Prologue - If you are an experienced CP grower and read only one article on my blog, it should be this one. I wrote it in response to questions people had asked me about fertiliser use in late 2012. By mid summer, I had lost significant numbers of plants to what I thought was a weird fungal rot. I later learned it was fertiliser burn.
Fertilising Sarracenia is a relatively new thing. It was not usually mentioned in the original texts on CPs (although I think Schwartz in his 1970s book did suggest it from memory), and even today opinions vary widely on how to fertilise and what the benefits are.
I have successfully (and unsuccessfully) used fertilisers on Sarracenia. It comes at a price that may or may not be acceptable depending on why you grow plants in the first place, and on your growing conditions. If you get the dosage wrong, you will loose plants – period.
A word up front – these are just my personal, anecdotal experiences. I have not conducted a rigorous, controlled study into fertilisation or considered variables like application and nutrition rates (although I would like to). But I have tried fertilisers over a few years now and have some experiences to share.
Types of fertilisers suitable for use on Sarracenia
Fertilisers suitable for use on Sarracenia fit into two groups – slow-release pellets and liquids. I have mainly used slow release pellets, having used liquids for just a few months at the end of a growing season at half the recommended rate. I would like more experience before I develop a firm position on them, although I did not notice any problems, including when I accidentally used one at double the recommended rate. They are, however, more work compared with slow release pellets, as they need to be mixed and manually sprayed unless you have a sophisticated irrigation setup.
Slow release pellets look like miniature peas and can be mixed into potting mixes or simply scattered over the tops of pots. I have always just scattered them onto the surface of my pots, but avoid dropping them onto sundews or into pitchers (Drosera leaves catching the pellets invariably shrivel up and die within days).
The rules for applying fertiliser – this information cost many Sarracenia their lives, so read it well.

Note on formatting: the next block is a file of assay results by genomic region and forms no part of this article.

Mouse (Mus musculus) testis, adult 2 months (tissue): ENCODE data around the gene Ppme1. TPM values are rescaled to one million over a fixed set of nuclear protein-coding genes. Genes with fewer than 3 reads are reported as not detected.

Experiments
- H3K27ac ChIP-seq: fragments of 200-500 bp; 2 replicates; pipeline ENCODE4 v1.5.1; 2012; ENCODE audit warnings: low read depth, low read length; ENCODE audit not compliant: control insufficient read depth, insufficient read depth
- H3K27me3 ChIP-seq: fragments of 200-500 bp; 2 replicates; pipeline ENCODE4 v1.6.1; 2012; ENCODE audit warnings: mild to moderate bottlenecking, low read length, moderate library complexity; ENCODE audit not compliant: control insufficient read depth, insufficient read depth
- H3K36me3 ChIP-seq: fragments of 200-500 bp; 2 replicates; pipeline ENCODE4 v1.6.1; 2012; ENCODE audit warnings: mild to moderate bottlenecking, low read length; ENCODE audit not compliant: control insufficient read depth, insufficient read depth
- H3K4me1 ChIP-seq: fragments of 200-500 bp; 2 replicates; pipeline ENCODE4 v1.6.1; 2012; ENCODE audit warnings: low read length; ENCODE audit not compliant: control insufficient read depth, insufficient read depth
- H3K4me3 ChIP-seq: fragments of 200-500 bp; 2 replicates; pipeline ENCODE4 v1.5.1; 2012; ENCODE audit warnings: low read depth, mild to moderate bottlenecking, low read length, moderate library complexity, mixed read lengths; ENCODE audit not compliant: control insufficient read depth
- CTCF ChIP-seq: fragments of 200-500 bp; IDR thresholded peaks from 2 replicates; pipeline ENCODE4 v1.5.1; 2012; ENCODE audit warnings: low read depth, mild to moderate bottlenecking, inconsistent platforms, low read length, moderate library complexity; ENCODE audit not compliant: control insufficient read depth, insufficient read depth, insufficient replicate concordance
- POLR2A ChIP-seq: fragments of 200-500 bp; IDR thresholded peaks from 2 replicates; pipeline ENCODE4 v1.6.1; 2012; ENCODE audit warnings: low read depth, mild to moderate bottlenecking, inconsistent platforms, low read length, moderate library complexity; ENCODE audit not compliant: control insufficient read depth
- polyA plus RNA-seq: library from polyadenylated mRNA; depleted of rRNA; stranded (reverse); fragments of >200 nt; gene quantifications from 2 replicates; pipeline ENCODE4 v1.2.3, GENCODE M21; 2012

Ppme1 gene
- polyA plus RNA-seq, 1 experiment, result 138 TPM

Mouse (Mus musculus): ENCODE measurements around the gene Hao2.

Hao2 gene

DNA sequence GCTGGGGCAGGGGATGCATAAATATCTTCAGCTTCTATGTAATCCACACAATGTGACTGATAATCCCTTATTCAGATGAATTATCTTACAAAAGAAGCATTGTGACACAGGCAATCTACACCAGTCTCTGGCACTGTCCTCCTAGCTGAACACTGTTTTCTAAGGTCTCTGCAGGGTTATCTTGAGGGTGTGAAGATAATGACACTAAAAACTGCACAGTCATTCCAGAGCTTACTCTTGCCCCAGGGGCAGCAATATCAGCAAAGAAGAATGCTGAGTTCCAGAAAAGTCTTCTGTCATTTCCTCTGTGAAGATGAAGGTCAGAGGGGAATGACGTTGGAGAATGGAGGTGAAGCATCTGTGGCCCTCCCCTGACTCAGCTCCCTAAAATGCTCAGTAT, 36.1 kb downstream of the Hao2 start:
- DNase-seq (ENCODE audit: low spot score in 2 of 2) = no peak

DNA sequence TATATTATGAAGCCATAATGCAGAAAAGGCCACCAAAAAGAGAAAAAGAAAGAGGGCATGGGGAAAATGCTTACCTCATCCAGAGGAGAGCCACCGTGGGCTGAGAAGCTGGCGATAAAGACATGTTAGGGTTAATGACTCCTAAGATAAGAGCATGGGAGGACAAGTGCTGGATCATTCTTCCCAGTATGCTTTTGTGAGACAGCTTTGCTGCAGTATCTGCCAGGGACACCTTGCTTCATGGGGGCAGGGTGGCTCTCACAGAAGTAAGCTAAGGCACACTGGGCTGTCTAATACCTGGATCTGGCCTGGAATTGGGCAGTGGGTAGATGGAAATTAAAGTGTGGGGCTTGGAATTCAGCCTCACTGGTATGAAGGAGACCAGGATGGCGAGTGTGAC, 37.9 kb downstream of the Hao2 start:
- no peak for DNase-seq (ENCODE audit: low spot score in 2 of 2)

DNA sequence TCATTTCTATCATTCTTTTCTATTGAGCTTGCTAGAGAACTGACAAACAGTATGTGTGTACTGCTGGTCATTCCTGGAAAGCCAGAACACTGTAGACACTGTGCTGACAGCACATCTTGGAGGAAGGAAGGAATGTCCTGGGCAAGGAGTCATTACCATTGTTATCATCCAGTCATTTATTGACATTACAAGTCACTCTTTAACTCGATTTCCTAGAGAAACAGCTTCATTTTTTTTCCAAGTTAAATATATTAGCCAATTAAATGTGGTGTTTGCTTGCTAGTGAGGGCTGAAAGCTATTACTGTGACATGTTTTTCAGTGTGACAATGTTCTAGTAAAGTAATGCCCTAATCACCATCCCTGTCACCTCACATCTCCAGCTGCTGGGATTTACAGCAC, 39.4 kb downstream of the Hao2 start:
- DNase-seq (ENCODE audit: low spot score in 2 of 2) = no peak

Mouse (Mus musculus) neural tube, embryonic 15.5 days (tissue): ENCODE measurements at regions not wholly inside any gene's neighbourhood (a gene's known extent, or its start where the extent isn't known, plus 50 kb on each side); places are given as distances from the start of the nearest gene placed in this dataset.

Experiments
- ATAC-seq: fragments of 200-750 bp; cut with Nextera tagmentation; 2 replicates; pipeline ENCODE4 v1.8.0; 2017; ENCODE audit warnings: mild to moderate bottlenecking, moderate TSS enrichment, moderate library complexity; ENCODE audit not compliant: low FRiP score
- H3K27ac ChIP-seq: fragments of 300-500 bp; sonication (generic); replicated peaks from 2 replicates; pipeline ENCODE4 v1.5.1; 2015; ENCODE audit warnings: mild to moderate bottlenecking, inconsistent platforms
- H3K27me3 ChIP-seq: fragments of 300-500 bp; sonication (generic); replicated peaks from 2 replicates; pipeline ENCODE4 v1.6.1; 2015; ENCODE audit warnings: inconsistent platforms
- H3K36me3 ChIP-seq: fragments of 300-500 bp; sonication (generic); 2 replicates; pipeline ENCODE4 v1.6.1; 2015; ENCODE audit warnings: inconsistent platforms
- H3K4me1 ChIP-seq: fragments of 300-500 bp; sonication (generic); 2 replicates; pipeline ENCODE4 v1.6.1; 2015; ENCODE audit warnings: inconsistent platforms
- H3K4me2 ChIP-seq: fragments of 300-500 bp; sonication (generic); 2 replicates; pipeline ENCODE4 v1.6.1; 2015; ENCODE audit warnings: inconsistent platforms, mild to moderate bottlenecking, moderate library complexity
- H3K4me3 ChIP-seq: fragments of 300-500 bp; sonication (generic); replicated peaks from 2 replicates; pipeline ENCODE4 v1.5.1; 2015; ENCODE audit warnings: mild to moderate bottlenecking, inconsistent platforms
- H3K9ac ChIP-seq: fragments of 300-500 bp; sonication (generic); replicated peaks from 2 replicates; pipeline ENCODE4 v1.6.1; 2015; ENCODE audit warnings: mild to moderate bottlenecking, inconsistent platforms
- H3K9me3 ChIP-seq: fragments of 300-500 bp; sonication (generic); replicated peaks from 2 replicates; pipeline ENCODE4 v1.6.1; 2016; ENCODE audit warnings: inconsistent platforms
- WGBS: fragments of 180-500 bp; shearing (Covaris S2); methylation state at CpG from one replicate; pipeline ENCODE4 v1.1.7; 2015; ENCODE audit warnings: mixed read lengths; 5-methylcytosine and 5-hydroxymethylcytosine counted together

If you follow these rules, you should be ok if you have healthy, robust plants – always experiment first to make sure they apply to your situation. If you break or abuse these rules, I guarantee that you will have dead plants in a year or two. Use no more than 4 pellets of fertiliser per 100 mm/4” full length pot. If you apply more, you will eventually loose your plants – if not this year, then certainly a year or so later. It just depends on how healthy they were to begin with, as it determines how long they can hold up. Don’t believe me, or think I’m misdirecting you away from my secret? See how many pellets I was putting into my plants in the photos below. Many of these plants died due to fertiliser burn, and it took two Plant Pathologist colleagues several years to arrive at that conclusion – the symptoms of fertiliser burn and the aftermath look superficially similar to a cryptic fungal infection.
Also, apply fertilisers only when plants have broken dormancy in spring – do not apply later in the season. Fertilisers can harm non-growing plants, so applying slow-release too late may cause problems at the last of the fertiliser leaches from the pellet after plants go dormant. Some slow-release formulations can last for 6 months, so be careful.
The N:P:K ratio describes the amount of Nitrogen, Phosphorous and Potassium the fertiliser contains, in relative quantities. General-use fertilisers often have 7:7:7 ratios. More specialist formulations are available, and I always use a formulation for acid-loving plants (CPs in general grow in acid, nutrient-limiting soils). These fertilisers typically have reduced amounts of Phosphorous. For example, the current fertiliser I use (Scott’s Osmocote Slow Release for Australian Native Plants) has an N:P:K ratio of 17.9 : 0.8 : 7.3. Why use fertilisers with low phosphorous? Have a look at this graph:
As you can see, phosphorous is not always available to plants in high amounts. At low soil pH (< 3), very little is available. Between pH 3-4, there is a relatively high amount available, before it remains at medium levels. At pH 6, the amount again increases, reaching a maximum around pH neutral (7). If you put too much phosphorous into soils with pH 3-4 (about the pH of Sphagnum), then there can be an oversupply in the soil. Here is what happens if you oversupply phosphorous to acidic soils (note insane number of pellets – you have been warned!):